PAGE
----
TELLURIDE - Robert Boswell’s just-released novel, Tumbledown, returns to territory explored in his first novel, Crooked Hearts, published in 1986. Tumbledown chronicles a few months in the life of Mr. James Candler, as he is known to patients at the Onyx Rehab center, near San Diego, Calif., where he works as a mental-health counselor. Candler touches deeply everyone around him, yet he is unable to keep his own life from spinning out of control.
Boswell is the author of 12 books; his stories have appeared in the New Yorker, Best American Short Stories, O. Henry Prize Stories, Pushcart Prize Stories, Esquire, Ploughshares, Harvard Review, Colorado Review, and dozens of other magazines. He shares the Cullen Endowed Chair in Creative Writing at the University of Houston with his wife, Antonya Nelson; they live in Telluride about six months of every year.
Q: Your storytelling in Tumbledown reminds me of your first novel, Crooked Hearts, with its interlocking relationships in loving, flawed, idiosyncratic, sometimes thrown-together “families.” Is it fair to say these are your most personal books?
A: Tumbledown and Crooked Hearts are the most overtly autobiographical of my novels, but any time I write a book it’s a deeply personal enterprise, an utterly private wrangle between compulsion and craft that ultimately and paradoxically becomes a public document.
The truth is that all my novels steal from my life and from the lives of those unfortunate enough to be acquainted with me. Writers gobble up the lives around them; we’re Godzillas with laptops.
But the characters we regurgitate onto the page are rarely modeled straightforwardly after our friends and enemies; rather, they become whatever it is the narrative requires. We exaggerate, combine, pare, warp. People I know may see themselves in certain characters, but it’s rare that I do. I don’t try to capture the people that I know, but I often borrow from them – a gesture here, a line of dialogue there. If you combine one person’s annoying unconscious habits with another’s generosity and glib tongue, you may come up with just the sort of complex, vivid character the novel requires.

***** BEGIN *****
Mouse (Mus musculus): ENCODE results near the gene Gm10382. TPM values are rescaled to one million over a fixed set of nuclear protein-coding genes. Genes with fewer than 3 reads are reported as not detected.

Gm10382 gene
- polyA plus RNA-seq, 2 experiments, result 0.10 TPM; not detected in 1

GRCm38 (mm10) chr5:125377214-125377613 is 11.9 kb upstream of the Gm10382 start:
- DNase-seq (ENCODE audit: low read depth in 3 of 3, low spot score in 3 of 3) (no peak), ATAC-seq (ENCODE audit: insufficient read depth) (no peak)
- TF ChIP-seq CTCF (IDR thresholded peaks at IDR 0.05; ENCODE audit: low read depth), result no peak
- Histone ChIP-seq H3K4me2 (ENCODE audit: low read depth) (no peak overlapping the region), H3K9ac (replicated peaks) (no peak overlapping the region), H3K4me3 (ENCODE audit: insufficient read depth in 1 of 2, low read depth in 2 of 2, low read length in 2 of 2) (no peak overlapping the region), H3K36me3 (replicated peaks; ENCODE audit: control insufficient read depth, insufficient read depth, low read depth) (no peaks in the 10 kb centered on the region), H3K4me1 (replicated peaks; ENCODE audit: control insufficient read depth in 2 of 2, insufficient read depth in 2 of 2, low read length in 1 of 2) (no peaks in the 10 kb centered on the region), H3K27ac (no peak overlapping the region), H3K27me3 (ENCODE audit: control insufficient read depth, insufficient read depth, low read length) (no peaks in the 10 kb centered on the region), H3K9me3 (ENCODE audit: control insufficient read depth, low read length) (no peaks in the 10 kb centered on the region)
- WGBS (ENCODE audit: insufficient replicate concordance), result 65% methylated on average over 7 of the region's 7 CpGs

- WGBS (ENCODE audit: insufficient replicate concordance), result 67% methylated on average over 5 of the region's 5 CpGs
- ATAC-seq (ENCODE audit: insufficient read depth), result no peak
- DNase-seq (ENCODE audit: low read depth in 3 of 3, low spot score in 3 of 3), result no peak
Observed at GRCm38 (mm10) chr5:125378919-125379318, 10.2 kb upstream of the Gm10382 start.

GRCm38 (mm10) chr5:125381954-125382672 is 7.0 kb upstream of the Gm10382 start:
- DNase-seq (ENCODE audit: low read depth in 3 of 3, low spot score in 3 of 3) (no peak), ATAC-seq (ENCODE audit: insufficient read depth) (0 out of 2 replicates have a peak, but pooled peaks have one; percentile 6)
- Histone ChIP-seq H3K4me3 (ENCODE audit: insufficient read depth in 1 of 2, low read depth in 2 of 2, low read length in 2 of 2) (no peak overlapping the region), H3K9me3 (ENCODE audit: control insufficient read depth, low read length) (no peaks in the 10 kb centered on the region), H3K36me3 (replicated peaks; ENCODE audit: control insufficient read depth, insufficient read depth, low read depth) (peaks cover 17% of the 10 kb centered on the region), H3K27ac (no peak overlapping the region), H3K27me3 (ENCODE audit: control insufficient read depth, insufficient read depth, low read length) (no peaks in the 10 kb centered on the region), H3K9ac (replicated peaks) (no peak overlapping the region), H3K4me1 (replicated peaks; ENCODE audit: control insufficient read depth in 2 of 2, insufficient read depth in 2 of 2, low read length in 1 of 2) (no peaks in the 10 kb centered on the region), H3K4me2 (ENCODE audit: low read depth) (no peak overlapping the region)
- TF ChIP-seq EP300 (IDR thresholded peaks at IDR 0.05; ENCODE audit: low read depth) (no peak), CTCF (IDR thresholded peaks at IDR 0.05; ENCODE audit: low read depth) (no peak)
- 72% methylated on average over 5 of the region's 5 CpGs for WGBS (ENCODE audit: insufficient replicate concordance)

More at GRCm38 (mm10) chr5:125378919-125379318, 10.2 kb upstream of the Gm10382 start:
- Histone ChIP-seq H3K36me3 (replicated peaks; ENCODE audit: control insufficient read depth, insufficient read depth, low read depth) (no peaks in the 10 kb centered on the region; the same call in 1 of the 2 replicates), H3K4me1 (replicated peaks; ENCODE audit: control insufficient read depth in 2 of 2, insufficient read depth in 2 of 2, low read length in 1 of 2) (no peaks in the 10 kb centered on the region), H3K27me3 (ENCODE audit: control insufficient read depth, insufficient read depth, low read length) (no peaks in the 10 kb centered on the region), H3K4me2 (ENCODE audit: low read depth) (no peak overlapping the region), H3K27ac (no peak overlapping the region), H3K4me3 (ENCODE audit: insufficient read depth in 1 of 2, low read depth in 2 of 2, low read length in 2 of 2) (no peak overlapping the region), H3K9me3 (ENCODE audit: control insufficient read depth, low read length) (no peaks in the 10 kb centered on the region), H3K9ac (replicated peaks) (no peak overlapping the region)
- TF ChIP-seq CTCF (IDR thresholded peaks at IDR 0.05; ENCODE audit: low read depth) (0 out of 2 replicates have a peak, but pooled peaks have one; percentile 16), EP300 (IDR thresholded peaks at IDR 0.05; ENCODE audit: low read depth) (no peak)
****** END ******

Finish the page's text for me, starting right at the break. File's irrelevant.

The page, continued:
In Crooked Hearts, I’m writing about childhood and adolescence, and I fictionalize my parents and siblings. In Tumbledown, I fictionalize my life in California when I was in my middle twenties and thinking about making a family of my own. Neither book is genuinely autobiographical, but each steals liberally from my life.
Q: It’s striking how kindly the staff at Onyx Rehab, the mental-health facility where Candler works as a counselor, treats the patients – it’s a far cry from, say, One Flew Over the Cuckoo’s Nest.
A: Cuckoo’s Nest is an astonishing book, but it is not particularly interested in realism. The mental institution is a stand-in for Kesey’s vision of some sociocultural machine, and he more or less defines mental illness as the willingness of men (all of the patients are men) to adhere to cultural norms rather than to traditional masculine past-times. This simplification leads to some flawed narrative logic (all of the patients are in the bin because of domineering women), but it generates a powerful locomotive of a plot. Despite its flaws (and partly because of them), Cuckoo’s Nest is a great novel.
Tumbledown attempts to capture something authentic about mental illness and other disabling states of being, and that effort demands a greater adherence to realism; hence, the depiction of the staff that you mention. At the same time, the novel is destabilized by the point of view – an omniscient voice with an attitude and an agenda, a speeding, freewheeling, slightly wonky omniscience. It is my hope that this combo plate of realism and oddball narration creates something that is both funny and new.
Q: You seem fascinated by the inherent and profound differences between men and women. For example, in Tumbledown, you write, “A boy didn’t need much proof to think his family was like no other, better, smarter, braver, more beautiful, more kind.” You later write about women with cigarettes “engraving the air with the secret text of the female.” Will the sexes ever understand each other?